Further, it is not necessary to attempt to calibrate the VSAT or IDU using a test frequency that is different than the operating frequency, and which may give inaccurate results.

With reference to FIG. 6, block 400 denotes steps performed at a manufacturing location whereas block 402 denotes steps performed at a transmission location. The step of determining a maximum value of the adjustable gain of the up-converter 114 occurs at block 410. The step of setting a maximum value of the adjustable gain of the up-converter 114 occurs at block 412, and the step of determining a power characterization of the up-converter 114 for at least the operating frequency of the transmission signal for determining an initial power setting of the up-converter 114 occurs at block 414. The determining steps may be performed irrespective of order, but it is preferred the step of determining the maximum value of the adjustable gain of the up-converter 114 is performed first so as to avoid damaging the up-converter during the power characterization in block 414

After the ODU 104 has been installed at the transmission location, the ODU 104 can then be calibrated for an initial transmission power. The initial power setting is a determination of the optimal level of carrier to noise ratio received at the satellite and the hub. Namely, and for exemplarily purposes only, if the satellite and the receiving hub require a carrier to noise ratio of 0 db for reception of the signal, the initial power setting of the ODU 104 may be set at a power corresponding to a carrier to noise ratio at the satellite or receiving hub of at least 3 db or ideally 6 db so as to avoid any rain fade conditions or other transmission losses at the satellite or ground station. The rain fade condition refers to any environmental condition which the transmission signal will have to penetrate like cloud cover. In operation, if the satellite or the hub were operated under a condition having a carrier to noise ratio of 0 db or less, the VSAT may be disconnected from the preferred network or bandwidth may be reduced.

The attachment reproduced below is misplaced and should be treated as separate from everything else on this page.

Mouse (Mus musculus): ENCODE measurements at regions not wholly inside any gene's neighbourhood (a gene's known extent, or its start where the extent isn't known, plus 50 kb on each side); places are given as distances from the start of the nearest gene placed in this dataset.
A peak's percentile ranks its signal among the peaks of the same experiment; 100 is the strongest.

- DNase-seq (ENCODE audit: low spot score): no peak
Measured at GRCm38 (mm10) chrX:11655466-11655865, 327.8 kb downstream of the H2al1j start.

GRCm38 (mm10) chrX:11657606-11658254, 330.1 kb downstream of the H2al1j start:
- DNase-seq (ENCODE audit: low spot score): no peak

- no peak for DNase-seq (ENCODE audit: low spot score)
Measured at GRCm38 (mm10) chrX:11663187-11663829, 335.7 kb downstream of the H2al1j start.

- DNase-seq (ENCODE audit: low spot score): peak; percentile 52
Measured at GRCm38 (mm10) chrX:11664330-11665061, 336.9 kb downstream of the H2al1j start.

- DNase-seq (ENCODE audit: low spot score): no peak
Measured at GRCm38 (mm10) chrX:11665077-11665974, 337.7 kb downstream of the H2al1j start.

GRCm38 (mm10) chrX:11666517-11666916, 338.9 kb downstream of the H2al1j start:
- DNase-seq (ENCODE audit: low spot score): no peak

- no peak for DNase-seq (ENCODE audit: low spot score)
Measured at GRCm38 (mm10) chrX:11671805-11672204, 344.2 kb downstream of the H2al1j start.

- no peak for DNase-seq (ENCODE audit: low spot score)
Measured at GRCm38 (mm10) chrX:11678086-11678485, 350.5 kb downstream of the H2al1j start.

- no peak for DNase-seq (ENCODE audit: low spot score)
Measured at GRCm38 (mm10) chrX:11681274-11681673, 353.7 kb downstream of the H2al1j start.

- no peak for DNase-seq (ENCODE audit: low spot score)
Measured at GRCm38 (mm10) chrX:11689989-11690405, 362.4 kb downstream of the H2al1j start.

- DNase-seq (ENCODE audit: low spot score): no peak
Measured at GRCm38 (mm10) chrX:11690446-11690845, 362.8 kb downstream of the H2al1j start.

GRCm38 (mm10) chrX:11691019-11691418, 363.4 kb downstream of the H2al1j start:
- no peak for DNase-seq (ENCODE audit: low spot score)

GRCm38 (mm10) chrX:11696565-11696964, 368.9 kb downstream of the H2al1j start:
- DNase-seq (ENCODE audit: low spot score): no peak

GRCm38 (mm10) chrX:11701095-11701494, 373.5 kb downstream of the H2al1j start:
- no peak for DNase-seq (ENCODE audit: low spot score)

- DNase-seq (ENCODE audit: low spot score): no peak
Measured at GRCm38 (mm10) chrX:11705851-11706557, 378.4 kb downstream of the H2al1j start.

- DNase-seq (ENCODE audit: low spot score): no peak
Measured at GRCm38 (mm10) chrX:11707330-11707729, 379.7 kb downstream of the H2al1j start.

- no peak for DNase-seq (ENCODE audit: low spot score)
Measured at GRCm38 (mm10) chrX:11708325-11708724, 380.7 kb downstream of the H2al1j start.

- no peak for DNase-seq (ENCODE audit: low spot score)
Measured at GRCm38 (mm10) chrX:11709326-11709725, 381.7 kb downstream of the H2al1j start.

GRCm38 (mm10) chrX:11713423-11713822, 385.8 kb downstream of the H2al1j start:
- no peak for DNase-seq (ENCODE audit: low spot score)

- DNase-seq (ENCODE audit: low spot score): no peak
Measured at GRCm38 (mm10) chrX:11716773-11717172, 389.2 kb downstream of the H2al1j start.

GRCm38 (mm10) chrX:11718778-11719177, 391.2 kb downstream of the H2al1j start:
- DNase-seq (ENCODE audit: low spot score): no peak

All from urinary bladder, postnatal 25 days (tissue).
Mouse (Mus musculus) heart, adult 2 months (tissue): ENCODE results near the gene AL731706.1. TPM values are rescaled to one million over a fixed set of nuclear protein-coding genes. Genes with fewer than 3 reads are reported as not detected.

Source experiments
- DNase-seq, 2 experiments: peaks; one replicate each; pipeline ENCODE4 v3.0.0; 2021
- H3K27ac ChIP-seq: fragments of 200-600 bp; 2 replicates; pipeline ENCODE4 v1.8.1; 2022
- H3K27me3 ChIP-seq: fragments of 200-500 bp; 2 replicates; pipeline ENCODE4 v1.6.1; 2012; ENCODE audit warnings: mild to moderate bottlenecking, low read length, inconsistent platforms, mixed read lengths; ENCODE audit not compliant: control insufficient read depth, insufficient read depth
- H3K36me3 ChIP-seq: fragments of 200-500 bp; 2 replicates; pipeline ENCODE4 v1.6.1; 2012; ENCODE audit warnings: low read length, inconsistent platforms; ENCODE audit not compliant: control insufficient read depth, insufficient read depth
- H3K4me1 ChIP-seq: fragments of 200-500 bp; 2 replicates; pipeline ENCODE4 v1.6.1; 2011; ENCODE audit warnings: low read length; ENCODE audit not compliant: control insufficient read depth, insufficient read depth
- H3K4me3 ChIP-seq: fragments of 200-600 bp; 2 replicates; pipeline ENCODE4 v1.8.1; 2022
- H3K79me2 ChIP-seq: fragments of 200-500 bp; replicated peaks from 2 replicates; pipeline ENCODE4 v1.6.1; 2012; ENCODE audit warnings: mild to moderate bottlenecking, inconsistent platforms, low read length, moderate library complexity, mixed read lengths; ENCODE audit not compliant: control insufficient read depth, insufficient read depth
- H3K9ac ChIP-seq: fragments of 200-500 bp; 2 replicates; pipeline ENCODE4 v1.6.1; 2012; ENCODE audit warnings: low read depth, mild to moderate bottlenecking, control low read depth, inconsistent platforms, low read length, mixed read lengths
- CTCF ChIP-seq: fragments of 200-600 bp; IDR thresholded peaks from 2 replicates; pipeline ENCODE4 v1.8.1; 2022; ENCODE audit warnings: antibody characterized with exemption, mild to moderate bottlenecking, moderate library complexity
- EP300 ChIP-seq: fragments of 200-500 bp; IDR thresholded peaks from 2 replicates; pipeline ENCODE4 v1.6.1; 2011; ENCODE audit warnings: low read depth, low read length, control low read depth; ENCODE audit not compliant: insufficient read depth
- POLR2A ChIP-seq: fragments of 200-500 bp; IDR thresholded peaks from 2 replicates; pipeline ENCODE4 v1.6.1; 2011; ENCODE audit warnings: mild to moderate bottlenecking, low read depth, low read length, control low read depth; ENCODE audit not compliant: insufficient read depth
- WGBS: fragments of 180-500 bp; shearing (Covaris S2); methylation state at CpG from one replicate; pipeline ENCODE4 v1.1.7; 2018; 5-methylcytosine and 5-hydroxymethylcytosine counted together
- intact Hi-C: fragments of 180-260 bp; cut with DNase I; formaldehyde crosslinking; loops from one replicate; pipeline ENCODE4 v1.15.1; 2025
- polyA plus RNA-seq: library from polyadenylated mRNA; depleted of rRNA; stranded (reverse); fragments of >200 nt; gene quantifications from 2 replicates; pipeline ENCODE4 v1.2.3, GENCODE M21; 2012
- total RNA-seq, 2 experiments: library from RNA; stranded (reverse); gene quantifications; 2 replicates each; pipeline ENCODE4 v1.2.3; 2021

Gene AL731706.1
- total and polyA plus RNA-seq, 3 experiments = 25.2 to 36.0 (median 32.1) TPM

Since the gain amplification and power transmission characteristics (the power characterization) of the up-converter 114 have already been determined for a wide range of frequencies, an installation technician need only calibrate the ODU 104 using the carrier to noise requirements, environmental losses and the transmission frequency of the transmission signal. Namely, the losses of the ODU 104 at the transmission signal have been predetermined and previously accounted for.

These considerations are commonly referred to as a link budget of a VSAT. The link budget is broadly a function of at least a receiver gain, a receiver loss and a carrier to noise ratio requirement of the satellite, an environmental loss at the operating location, and a transmission loss and a transmission gain of the VSAT.

As a final installation step, the polarization of the transmission signal is calibrated. Specifically, the antenna and reflector are aligned to maximize the receive power at the hub, and to maximize transmit polarization while minimizing cross-polarization interference.

Referring back to FIG. 6, the step of determining and setting the initial power of the transmission signal using the power characterization of the up-converter 114 is identified by blocks 420. The step of calibrating the cross polarization of the transmission signal is identified by blocks 422, and the step of transmitting the transmission signal at the operating frequency to the hub via the satellite is identified by blocks 424.